Is this Dame Isadora under that huge hat?Thank you for reading this far…

I. Pedantique-Ryter

20 thoughts on “Right word : wrong place? Pedantique-Ryter rants

  1. Gail Mallin

    I wonder if disinterested to mean uninterested is considered correct usage in the USA. I see it used that way all the time in American novels. It irritates the hell out of me and makes me mutter to myself about wishing people wouldn’t do it!

    Reply
    1. Dame Isadora Post author

      An interesting observation about the USA, Gail, m’dear. You may be right.

      And you are also right to mutter when it’s wrongly used. Pedants of the world unite 😉

      Reply
      1. Dame Isadora Post author

        On further checking, I see that the Oxford Thesaurus (the American version only — does that tell us something?) contains an opposite-leaning rant on “disinterested” from someone with the initials SW. It’s worth a read. It ends as follows:

          …So forget the argument. Get over it. Though disinterested certainly and uniquely does have the sense of “unbiased,” it happens that in general use these days—and back in the beginning of the seventeenth century also, it seems—it means “uninterested” too.
        Reply
    1. Dame Isadora Post author

      As I said to Gail, Liz, Pedants of the World Unite! You never know, we might stamp it out.

      Reply
  2. Sophie

    I think disinterested must come from the specific use of “interest” as having a sort of personal investment in something. Still used (in the City at least) in the sense of having a financial interest in a business or transaction. So if you are disinterested, you are a third party to the deal and gain no benefit, irrespective of the outcome.

    A useful word. I would be sad to see it lose that meaning. “Neutral” or “indifferent” don’t really hack it as substitutes.

    Reply
    1. Dame Isadora Post author

      I think you are right about where disinterested comes from, Sophie. Indeed, the Oxford Dictionary gives an example similar to yours:

        adjective 1 not influenced by considerations of personal advantage: a banker is under an obligation to give disinterested advice.

      I agree on “neutral” and “indifferent” though “impartial” isn’t bad.

      Reply
  3. Elizabeth Bailey

    Glad to have torturous/tortuous sorted out, thanks. The others I think I usually get right, so no rapping over knuckles for them, I hope.

    Reply
    1. Dame Isadora Post author

      Glad to have helped on the tortuous question of torturous/tortuous and well done on the others 😉

      Reply
    1. Jill Barry

      I only wish BBC presenters would follow this blog! And, yes, Susie, I too cringe when hearing yet another example of your pet peeve. Sadly, I’ve even heard The Duke of Cambridge say it on TV.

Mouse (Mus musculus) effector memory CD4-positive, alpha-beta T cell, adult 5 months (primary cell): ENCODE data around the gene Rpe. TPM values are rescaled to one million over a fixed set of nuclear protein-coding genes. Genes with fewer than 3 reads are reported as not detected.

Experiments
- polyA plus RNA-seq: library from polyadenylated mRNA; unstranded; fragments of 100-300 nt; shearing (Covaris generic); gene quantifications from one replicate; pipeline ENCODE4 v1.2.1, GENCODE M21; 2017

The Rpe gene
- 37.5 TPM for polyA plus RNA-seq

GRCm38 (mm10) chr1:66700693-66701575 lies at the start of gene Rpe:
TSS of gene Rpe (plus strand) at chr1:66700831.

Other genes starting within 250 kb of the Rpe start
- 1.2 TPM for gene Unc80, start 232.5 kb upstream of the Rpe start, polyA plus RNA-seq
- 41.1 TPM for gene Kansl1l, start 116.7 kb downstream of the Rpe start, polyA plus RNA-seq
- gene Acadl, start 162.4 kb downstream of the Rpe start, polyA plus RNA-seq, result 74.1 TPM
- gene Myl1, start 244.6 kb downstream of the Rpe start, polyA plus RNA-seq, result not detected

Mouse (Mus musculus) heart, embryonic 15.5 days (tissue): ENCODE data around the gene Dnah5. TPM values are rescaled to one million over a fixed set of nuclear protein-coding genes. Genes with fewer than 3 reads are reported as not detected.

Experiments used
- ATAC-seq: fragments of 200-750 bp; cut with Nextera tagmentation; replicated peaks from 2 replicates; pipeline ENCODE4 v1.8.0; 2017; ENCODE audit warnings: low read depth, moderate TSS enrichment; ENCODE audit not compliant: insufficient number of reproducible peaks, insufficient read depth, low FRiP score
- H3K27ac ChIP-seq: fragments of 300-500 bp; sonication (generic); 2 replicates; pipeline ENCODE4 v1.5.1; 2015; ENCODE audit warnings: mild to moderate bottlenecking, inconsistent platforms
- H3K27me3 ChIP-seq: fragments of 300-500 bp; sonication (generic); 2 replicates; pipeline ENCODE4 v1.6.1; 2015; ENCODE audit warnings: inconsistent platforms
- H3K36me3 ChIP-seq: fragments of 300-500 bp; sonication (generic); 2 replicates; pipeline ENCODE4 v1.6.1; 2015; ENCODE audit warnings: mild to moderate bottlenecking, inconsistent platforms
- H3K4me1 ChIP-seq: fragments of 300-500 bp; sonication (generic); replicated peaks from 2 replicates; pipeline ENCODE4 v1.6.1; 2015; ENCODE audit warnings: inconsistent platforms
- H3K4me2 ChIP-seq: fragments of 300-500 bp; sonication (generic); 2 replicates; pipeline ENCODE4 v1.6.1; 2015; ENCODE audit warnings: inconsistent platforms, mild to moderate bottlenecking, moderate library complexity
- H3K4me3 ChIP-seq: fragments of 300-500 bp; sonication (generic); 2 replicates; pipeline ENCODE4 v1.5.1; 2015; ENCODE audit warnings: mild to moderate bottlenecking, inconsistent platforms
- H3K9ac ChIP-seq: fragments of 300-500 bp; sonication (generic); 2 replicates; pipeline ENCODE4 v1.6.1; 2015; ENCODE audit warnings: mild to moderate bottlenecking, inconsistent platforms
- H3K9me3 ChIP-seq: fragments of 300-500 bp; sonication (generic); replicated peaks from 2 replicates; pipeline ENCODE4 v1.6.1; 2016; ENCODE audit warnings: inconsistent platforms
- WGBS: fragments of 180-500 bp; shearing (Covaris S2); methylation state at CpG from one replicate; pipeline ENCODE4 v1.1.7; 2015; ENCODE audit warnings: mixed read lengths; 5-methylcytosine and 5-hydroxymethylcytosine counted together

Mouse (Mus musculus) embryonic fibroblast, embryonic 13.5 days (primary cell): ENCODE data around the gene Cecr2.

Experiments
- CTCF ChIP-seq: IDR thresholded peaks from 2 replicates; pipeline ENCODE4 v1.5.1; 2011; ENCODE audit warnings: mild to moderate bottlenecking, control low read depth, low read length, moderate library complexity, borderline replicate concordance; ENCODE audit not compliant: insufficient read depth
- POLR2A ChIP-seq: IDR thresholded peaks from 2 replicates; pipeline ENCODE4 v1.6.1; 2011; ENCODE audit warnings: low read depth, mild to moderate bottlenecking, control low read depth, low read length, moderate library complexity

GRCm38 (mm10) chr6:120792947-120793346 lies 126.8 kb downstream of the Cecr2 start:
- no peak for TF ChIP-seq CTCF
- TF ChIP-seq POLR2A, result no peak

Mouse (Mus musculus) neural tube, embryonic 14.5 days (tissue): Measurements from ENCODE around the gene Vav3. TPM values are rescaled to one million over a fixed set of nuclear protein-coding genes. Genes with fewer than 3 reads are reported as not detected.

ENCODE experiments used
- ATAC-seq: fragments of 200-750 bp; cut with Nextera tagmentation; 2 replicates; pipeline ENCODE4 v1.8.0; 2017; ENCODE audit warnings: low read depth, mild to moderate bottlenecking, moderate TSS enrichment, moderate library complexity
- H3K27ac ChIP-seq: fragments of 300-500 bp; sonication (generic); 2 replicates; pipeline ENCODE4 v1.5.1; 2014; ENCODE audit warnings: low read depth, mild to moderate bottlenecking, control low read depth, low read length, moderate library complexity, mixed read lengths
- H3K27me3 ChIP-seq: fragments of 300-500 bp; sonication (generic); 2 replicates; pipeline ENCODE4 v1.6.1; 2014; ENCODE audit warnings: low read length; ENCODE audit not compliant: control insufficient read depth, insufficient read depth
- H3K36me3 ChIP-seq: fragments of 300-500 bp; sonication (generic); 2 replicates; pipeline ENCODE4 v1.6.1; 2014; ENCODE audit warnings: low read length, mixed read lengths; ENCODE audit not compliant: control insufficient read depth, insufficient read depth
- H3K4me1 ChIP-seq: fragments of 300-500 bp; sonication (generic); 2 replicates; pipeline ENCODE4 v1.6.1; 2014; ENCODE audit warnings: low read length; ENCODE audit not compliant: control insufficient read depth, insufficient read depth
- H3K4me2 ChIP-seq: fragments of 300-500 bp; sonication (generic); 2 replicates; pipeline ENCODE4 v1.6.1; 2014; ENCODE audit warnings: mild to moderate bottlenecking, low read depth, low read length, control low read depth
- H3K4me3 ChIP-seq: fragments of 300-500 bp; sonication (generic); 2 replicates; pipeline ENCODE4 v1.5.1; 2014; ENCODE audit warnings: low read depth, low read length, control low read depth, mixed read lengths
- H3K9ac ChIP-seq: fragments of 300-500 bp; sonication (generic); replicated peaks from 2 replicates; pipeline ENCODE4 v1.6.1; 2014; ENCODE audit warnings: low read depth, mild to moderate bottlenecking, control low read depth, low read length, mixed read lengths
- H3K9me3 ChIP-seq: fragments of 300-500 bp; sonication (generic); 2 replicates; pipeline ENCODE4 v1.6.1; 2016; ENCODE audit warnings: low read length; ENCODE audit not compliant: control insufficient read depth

Reply
    2. Dame Isadora Post author

      Yes, Susie, I admitted as much in my blog. Agree on “I was stood there” which has its partner in “I was sat there”.

      Reply
  4. gilliallan

    I’d not noticed the tortuous /tourturous confusion, but imply and infer is a very common mistake. As for disinterested /uninterested……..! This drives me nuts. As Susie V says – it’s probably a lost battle. The disinterested judge is NOT uninterested in the proceedings he’s ajudicating! I hope he’s very interested. Forgetting ‘Judge John Dee’ (what a hoot that was!) he should have no “interest” of a financial, familial, friendship or business nature. Objective is a word I often use if I want to find a substitute.

    Reply
    1. Dame Isadora Post author

      Yes, Gilli, “objective” is a good substitute. So is “impartial”. Pity about losing the battle, but I probably have…

      Reply
  5. Evonne Wareham

    The tortuous thing was a new one on me I didn’t know there were two words, so I have learned something today – always a justification for having got out of bed. Not guilty on the other two and I’m one of those who shout and throw things at disinterested.

    Reply
    1. Dame Isadora Post author

      Pleased to learn the blog has been of use, Evonne. I’m actually surprised, and gratified, to learn how many visitors to the blog share my aversion to “disinterested = not interested”. You are, of course, all absolutely correct to do so 😉

      Reply
  6. lesley2cats

    Reading late – only just got wifi! As a fairly well known and reviled pedant in my own circles I applaud Dame Isadora’s stance on this thorny subject.

    Reply
      1. Dame Isadora Post author

        My dear gel, you are being reviled — as pedants like us always are — in a worthy cause. I always try to remember that when the unpedantic allow themselves to make comments and I tell myself to pity them. Poor things, they don’t know any better.

        Reply